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‘The thing is, you need to find a man who is cleverer than you, or at least not let him know that you are cleverer than him,’ she said. Continue Reading »
New campaign slogan: She’s got the smarts and the lady parts!
It’s caucus day here in my square state. While I’m out doing my civic duty, here’s an interesting review by Susan Faludi of a new book called Thirty Ways of Looking at Hillary: Reflections by Women Writers, edited by Susan Morrison. (H/t to the lovely and talented Amanda Marcotte.) It sounds like the book should be called Thirty Ways of Looking at Hillary by a Bunch of Jealous Heathers, plus a sensible essay by Katha Pollitt, although she’s voting for Barack Obama today. What is it with Baby Boomers and their pathological envy of the Clintons? I’ve always assumed that there was no small amount of class bias in the embarassingly obvious ressentiment of Maureen Dowd and the Washington establishment crowd. Who did those hicks from Arkansas think they were, anyway? (Well, Little Rock via those hick schools Wellesley, Georgetown, and Yale.) Faludi’s review is a brief but brilliant foray into the gendered nature of Clinton-obsession, the Hillary version. (Not that my generation should be let off the hook–although it would be nice if someone other than the obtuse Katie Roiphe were invited to comment, she who dismisses rape and Hillary Clinton because no one she knows has been raped or likes Hillary Clinton. Well, no one I know likes Katie Roiphe, so there.)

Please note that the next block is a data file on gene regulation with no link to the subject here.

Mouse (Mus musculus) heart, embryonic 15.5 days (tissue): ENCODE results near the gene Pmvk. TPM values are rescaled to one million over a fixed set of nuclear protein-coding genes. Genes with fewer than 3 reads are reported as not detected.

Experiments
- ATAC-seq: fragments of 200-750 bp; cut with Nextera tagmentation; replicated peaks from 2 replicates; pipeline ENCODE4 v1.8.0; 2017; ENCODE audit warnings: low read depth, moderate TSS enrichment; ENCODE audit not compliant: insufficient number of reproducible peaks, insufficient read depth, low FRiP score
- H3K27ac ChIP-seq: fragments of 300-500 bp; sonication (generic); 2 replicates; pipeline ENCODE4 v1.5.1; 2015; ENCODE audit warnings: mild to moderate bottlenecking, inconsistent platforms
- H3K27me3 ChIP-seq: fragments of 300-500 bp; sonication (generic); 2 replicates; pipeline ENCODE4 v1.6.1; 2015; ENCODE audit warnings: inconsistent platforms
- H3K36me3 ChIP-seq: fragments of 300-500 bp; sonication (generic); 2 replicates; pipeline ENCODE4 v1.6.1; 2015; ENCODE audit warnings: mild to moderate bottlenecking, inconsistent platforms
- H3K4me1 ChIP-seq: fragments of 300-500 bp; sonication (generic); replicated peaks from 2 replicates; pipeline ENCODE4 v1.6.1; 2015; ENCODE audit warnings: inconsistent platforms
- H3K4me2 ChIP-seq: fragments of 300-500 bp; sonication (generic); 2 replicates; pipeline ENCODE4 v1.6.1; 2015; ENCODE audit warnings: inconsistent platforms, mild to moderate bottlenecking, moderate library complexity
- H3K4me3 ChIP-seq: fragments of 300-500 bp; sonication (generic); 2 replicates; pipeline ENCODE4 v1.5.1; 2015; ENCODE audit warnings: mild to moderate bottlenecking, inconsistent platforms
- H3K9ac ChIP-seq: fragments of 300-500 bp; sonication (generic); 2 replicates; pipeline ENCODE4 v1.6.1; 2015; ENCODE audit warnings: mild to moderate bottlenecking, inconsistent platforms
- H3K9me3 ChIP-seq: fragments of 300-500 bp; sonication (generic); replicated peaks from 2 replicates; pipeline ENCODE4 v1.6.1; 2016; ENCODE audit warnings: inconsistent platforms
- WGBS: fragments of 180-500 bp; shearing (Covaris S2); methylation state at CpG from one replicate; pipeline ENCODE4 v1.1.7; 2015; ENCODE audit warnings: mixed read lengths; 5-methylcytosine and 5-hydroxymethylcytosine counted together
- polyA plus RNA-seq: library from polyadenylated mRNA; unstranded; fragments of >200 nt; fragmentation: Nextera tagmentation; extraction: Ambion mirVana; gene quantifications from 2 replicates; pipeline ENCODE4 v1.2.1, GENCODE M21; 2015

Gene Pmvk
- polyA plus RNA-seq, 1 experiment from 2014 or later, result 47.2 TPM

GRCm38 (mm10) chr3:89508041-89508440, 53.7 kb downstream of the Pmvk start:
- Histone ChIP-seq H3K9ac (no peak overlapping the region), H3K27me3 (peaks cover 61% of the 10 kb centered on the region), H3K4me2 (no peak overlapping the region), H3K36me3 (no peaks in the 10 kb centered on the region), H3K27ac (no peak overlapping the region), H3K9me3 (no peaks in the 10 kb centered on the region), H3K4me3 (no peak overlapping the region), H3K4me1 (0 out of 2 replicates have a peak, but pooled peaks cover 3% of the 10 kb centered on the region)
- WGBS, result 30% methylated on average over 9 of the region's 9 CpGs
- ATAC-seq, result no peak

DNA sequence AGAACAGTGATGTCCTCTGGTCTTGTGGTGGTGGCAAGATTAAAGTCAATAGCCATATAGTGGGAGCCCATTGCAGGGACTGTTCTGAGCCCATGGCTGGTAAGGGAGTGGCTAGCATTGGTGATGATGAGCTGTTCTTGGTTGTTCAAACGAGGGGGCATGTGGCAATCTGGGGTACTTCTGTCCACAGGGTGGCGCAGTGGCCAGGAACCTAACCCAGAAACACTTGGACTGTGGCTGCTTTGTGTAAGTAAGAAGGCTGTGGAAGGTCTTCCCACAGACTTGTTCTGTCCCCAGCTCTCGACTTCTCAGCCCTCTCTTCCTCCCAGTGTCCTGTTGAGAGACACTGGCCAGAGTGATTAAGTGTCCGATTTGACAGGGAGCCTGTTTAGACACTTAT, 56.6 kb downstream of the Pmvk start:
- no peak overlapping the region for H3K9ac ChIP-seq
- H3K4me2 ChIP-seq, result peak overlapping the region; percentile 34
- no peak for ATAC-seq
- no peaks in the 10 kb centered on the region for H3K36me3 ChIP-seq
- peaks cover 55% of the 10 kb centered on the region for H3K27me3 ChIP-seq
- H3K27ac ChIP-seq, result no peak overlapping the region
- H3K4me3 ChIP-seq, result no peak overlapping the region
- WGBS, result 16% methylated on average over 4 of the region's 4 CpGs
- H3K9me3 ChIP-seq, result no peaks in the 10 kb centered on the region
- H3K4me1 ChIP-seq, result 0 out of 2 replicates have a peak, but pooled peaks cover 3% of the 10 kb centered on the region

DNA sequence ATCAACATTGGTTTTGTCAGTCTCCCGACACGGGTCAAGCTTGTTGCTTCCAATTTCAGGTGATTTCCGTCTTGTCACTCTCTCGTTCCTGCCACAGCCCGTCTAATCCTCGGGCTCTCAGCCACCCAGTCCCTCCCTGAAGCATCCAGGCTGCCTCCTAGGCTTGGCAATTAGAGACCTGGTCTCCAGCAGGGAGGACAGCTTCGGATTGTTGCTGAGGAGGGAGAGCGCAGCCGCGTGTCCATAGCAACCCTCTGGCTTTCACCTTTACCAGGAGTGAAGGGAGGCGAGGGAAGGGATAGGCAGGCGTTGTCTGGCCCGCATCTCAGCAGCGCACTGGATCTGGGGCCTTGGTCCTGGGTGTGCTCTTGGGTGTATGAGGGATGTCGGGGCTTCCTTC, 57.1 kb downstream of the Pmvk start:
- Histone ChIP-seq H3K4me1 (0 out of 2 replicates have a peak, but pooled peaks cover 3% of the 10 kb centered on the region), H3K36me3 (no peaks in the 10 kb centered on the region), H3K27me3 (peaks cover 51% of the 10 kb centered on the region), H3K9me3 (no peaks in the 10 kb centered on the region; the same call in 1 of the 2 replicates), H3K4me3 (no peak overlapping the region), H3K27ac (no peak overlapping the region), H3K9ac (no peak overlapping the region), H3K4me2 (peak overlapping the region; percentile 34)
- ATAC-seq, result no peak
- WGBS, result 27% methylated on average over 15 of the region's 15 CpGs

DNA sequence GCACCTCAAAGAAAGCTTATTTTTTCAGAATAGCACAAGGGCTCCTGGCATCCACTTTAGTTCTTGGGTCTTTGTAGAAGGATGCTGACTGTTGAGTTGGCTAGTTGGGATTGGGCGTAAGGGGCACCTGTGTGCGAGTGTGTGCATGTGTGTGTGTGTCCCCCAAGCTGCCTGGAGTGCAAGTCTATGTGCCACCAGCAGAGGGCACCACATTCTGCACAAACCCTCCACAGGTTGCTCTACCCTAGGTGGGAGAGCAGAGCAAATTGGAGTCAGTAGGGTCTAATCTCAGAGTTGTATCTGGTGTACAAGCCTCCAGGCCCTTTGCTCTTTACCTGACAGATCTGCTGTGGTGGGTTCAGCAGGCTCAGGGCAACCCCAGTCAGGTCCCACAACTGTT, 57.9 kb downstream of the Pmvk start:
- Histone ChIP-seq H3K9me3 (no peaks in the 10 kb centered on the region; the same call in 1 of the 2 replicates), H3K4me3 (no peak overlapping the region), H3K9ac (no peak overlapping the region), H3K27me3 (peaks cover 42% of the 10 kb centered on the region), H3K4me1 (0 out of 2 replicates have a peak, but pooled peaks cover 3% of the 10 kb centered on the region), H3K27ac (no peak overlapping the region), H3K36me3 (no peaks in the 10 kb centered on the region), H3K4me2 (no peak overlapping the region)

The best part of the review is the introduction, where Faludi makes a counterfactual proposition that highlights the trivial issues the writers in this volume use to judge Hillary Clinton. Faludi writes, “let’s imagine this book’s concept-30 well-known women writers talk about how they ‘feel’ about Hillary Clinton-applied to 30 male writers and a male presidential candidate. Adjusting for gender, the essay titles would now read: ‘Barack’s Underpants,’ ‘Elect Brother Frigidaire,’ ‘Mephistopheles for President,’ ‘The Road to Codpiece-Gate,’ and so on. Inside, we would find ruminations on the male candidate’s doggy looks and flabby pectorals; musings on such ‘revealing’ traits as the candidate’s lack of interest in backyard grilling, industrial arts and pets; and mocking remarks about his lack of popularity with the cool boys on the playground (i.e., the writers and their ‘friends’). We would hear a great deal of speculation about whether the candidate was really manly or just ‘faking it.’ We would hear a great deal about how the candidate made them feel about themselves as men and whether they could see their manhood reflected in the politician’s testosterone displays.”
Seriously people, get over it: it’s not about you–not about your unresolved conflict with your mother, not about your discomfort with ambitious middle-aged women (even if you are one too), and not about your need to pretend you know which superior choices the Senator supposedly should have made instead at any point in her well-documented life. Cowboy up. Git ‘er done.
UPDATE: Ruth Rosen, who will be appearing at the Berkshire Conference in June to speak on the topic of “Changes and Continuities in U.S. American Feminism, 1890-1990,” offers a different opinion in ”Why Would a Feminist Vote for Obama?”